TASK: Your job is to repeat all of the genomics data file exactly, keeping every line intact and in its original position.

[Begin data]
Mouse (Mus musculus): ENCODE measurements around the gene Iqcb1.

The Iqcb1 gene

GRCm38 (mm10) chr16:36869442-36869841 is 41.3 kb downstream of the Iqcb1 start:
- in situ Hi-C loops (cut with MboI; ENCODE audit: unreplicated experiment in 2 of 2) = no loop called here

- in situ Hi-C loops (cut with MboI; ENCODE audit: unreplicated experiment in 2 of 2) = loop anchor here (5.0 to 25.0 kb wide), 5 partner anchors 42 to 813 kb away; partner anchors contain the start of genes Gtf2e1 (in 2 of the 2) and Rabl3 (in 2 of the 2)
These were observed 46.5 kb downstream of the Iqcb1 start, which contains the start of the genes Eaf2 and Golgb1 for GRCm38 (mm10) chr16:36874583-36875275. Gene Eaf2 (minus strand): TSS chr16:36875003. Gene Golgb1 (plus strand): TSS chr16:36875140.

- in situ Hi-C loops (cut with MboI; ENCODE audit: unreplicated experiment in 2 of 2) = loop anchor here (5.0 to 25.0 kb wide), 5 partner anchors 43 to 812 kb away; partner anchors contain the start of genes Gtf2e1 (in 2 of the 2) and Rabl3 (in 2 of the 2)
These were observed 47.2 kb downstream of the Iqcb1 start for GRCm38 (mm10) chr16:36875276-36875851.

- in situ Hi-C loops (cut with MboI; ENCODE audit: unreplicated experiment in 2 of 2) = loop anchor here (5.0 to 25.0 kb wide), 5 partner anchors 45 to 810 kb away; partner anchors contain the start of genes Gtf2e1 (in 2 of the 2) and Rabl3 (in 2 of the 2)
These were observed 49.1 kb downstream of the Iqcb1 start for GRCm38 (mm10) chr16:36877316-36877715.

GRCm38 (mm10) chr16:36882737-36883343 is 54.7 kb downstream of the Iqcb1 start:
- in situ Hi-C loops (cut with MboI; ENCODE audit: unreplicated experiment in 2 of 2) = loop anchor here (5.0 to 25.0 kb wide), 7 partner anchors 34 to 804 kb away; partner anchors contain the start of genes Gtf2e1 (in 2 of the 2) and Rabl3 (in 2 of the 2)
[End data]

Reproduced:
Mouse (Mus musculus): ENCODE measurements around the gene Iqcb1.

The Iqcb1 gene

GRCm38 (mm10) chr16:36869442-36869841 is 41.3 kb downstream of the Iqcb1 start:
- in situ Hi-C loops (cut with MboI; ENCODE audit: unreplicated experiment in 2 of 2) = no loop called here

- in situ Hi-C loops (cut with MboI; ENCODE audit: unreplicated experiment in 2 of 2) = loop anchor here (5.0 to 25.0 kb wide), 5 partner anchors 42 to 813 kb away; partner anchors contain the start of genes Gtf2e1 (in 2 of the 2) and Rabl3 (in 2 of the 2)
These were observed 46.5 kb downstream of the Iqcb1 start, which contains the start of the genes Eaf2 and Golgb1 for GRCm38 (mm10) chr16:36874583-36875275. Gene Eaf2 (minus strand): TSS chr16:36875003. Gene Golgb1 (plus strand): TSS chr16:36875140.

- in situ Hi-C loops (cut with MboI; ENCODE audit: unreplicated experiment in 2 of 2) = loop anchor here (5.0 to 25.0 kb wide), 5 partner anchors 43 to 812 kb away; partner anchors contain the start of genes Gtf2e1 (in 2 of the 2) and Rabl3 (in 2 of the 2)
These were observed 47.2 kb downstream of the Iqcb1 start for GRCm38 (mm10) chr16:36875276-36875851.

- in situ Hi-C loops (cut with MboI; ENCODE audit: unreplicated experiment in 2 of 2) = loop anchor here (5.0 to 25.0 kb wide), 5 partner anchors 45 to 810 kb away; partner anchors contain the start of genes Gtf2e1 (in 2 of the 2) and Rabl3 (in 2 of the 2)
These were observed 49.1 kb downstream of the Iqcb1 start for GRCm38 (mm10) chr16:36877316-36877715.

GRCm38 (mm10) chr16:36882737-36883343 is 54.7 kb downstream of the Iqcb1 start:
- in situ Hi-C loops (cut with MboI; ENCODE audit: unreplicated experiment in 2 of 2) = loop anchor here (5.0 to 25.0 kb wide), 7 partner anchors 34 to 804 kb away; partner anchors contain the start of genes Gtf2e1 (in 2 of the 2) and Rabl3 (in 2 of the 2)